In the previous post on the use of time, I wrote about the cause-and-effect sequence as a sub-aspect of proper chronology.

Before I get to the cause-and-effect sequence which is an absolutely necessary styling element to understand, I need to review an essential element of memoir writing (as of fiction): the suspension of disbelief.

A writer can effect these tips to bring a manuscript to a higher level of finish before sending the piece off to a professional editor. In this section, I write about time sequencing: specifically, cause and effect sequencing and the flashback. [Free Membership required to read more. See below. ]

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redundant word usage

Redundant word usage

Redundant word usage is rampant!

As a writer, I am chagrined when words get misused and one particular miscreant is redundant word usage.

Here are examples:

1. “As I re-listened to these interviews again…”

2. “That just my personal opinion!”

3. “Repeat again…”

4. “As a child, I was raised by parents who…”

5. “a personal friend”

These are phrases and sentences that I read or heard today (in the space of one hour!) [Free Membership required to read more. See below. ]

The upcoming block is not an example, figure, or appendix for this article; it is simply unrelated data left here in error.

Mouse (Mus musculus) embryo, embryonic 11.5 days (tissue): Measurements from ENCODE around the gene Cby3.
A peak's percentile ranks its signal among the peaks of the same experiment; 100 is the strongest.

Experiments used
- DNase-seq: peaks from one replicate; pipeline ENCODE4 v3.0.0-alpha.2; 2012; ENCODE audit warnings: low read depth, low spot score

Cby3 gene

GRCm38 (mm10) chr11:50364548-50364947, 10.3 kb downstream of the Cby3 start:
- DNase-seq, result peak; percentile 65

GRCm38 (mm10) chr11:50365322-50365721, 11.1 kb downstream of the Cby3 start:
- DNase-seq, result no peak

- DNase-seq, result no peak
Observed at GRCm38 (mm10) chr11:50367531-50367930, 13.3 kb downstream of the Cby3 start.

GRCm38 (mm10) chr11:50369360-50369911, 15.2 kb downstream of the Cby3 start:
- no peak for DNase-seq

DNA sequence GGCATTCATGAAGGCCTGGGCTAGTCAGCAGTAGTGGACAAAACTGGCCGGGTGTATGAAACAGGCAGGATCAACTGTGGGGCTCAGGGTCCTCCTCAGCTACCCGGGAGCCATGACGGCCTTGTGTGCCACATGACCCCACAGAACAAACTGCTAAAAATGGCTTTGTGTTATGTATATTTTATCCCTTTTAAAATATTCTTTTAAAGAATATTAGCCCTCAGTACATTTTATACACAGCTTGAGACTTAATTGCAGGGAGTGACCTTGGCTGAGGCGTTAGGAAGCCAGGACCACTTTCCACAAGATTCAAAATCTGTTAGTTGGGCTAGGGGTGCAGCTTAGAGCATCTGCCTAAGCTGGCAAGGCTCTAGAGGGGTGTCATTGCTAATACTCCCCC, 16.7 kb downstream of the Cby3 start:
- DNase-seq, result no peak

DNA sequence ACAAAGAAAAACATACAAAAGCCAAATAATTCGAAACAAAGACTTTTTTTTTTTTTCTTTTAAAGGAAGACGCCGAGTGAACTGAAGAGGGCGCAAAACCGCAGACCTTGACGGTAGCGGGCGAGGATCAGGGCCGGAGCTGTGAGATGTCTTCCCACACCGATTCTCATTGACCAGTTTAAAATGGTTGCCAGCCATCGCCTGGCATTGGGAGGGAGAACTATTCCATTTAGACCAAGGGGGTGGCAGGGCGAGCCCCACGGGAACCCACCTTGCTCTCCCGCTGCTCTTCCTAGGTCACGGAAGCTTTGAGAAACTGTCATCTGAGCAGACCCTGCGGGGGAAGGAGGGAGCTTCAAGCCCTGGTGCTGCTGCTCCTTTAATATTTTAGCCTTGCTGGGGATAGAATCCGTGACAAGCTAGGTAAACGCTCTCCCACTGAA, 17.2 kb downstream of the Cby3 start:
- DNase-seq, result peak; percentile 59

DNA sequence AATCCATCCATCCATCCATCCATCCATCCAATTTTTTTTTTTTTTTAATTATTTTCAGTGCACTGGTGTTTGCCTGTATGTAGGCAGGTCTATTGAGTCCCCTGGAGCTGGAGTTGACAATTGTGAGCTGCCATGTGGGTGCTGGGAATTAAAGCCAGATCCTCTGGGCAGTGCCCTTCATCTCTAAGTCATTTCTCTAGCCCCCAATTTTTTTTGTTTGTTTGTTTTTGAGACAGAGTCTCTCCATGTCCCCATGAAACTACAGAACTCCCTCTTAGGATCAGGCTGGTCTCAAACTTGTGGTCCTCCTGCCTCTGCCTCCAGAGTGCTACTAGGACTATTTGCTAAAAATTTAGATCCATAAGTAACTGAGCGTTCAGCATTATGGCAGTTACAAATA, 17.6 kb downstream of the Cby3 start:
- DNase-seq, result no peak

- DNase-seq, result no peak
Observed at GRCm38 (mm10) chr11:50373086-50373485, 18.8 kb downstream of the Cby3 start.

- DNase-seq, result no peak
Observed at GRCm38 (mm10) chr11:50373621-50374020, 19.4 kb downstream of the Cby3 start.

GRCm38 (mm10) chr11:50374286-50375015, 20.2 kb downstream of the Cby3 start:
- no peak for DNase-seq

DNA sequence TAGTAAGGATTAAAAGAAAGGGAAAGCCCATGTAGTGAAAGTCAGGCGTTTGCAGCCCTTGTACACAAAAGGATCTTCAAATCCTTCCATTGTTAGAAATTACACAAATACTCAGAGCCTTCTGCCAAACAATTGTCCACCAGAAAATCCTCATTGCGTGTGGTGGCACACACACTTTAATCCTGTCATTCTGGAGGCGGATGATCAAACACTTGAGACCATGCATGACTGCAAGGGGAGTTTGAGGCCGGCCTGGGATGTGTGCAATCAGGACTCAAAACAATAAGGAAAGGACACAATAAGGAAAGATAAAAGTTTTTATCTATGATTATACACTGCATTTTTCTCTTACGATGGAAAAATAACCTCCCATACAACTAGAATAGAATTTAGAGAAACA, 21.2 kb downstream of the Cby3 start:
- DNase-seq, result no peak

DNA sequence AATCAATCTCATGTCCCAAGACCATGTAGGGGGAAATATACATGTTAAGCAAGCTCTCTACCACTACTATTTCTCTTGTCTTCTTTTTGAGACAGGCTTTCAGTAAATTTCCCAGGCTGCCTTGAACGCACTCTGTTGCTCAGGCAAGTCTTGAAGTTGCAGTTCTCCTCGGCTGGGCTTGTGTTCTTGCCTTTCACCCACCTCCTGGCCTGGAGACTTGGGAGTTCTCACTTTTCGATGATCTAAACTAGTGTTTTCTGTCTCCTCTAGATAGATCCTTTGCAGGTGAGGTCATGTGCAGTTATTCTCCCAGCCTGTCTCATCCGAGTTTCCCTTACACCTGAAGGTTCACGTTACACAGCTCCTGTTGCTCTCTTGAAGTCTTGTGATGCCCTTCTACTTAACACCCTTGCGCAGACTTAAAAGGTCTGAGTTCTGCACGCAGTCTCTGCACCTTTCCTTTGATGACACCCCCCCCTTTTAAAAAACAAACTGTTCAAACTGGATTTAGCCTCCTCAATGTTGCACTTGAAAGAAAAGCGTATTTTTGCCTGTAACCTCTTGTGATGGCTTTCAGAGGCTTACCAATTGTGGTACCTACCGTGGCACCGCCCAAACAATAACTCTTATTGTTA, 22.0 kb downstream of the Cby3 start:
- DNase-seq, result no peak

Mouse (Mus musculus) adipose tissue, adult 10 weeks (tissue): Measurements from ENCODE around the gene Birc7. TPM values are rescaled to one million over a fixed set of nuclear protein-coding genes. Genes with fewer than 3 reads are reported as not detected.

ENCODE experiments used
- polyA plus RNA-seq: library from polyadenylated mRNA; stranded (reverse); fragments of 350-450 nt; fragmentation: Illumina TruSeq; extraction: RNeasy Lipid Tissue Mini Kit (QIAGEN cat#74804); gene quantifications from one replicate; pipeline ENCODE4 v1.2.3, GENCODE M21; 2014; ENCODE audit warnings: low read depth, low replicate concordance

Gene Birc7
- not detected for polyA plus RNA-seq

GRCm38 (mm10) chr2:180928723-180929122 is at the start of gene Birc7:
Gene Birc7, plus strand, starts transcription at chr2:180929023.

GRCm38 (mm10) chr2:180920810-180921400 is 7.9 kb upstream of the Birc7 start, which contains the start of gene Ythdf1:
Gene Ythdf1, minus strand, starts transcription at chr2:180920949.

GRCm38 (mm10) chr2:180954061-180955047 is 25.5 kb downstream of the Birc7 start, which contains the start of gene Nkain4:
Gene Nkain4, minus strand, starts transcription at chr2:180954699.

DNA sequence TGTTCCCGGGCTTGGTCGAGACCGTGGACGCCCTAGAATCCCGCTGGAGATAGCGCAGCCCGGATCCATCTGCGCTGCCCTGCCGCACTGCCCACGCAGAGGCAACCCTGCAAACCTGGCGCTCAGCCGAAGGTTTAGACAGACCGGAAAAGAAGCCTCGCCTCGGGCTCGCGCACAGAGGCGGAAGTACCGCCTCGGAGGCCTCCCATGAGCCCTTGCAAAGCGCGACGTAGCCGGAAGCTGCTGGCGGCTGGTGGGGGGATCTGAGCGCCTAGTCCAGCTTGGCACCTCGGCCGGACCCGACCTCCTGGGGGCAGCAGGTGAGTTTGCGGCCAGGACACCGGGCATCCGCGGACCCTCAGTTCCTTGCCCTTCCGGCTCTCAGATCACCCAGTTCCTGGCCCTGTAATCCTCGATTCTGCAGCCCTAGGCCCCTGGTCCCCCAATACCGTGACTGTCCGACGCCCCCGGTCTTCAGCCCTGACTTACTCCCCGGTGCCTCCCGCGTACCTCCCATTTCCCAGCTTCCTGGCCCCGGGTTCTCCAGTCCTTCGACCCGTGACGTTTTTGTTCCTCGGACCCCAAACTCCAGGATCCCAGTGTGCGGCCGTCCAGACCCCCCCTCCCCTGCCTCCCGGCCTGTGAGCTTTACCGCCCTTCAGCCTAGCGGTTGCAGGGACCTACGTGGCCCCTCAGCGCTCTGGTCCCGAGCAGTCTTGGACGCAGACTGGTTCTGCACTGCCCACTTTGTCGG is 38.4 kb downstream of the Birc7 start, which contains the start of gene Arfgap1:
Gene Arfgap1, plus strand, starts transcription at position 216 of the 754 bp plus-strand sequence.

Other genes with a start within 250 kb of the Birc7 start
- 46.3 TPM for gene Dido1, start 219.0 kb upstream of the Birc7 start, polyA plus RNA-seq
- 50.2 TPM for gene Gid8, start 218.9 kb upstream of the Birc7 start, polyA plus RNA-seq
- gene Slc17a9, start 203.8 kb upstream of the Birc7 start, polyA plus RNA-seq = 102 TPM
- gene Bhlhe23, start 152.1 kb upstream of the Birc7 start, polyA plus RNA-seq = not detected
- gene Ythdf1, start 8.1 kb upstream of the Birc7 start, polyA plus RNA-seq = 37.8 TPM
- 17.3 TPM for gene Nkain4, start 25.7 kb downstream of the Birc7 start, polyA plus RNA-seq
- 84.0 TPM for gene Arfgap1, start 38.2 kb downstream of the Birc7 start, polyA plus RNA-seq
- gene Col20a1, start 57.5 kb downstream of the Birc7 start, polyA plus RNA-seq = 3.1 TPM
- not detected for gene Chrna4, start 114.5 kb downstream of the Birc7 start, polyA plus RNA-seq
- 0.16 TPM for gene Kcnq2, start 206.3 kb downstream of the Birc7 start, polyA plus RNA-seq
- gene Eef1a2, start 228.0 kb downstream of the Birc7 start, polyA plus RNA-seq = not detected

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similes and metaphors

Similes and Metaphors: Don’t Let Them Scare You!

“I don’t quite know how to describe what I’m feeling,” you might say during your writing as you grope for a way to describe in words this emotion that is beyond words. There is a solution to this dilemma that writers often resort to—but one too many are sure they can’t handle. It is the use of images, specifically similes and metaphors. These will bring your text to a level beyond words.

Not sure how to handle these literary techniques? Not to worry. The following article explains much. You will read examples of similes and metaphors and learn the difference between similes and metaphors

1. A simile is a comparison that uses like or as.

When you say, “Life is like a merry-go-round”, you are making an image we call a simile—even if it’s not a terribly original one. It’s a simile, too, if you write, “I’m busy as a bee.” In a simile, because of the use of like and as, it is clear that the writer is making a comparison. Here is an example of a simile:

My love is like the red, red rose/That’s newly sprung in June, /My love is like the melody/That’s sweetly played in tune.   —Robert Burns

 

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ebooks from the memoir network

5 Reasons to Undertake Ebook Publishing

Are you making a mistake not planning to include ebook publishing in your publication schedule? People interested in independent publication ask me if they should publish their manuscript as an ebook, a hard copy book or both. The honest answer on my part is I don’t know. The decision is individual and unique to you. […]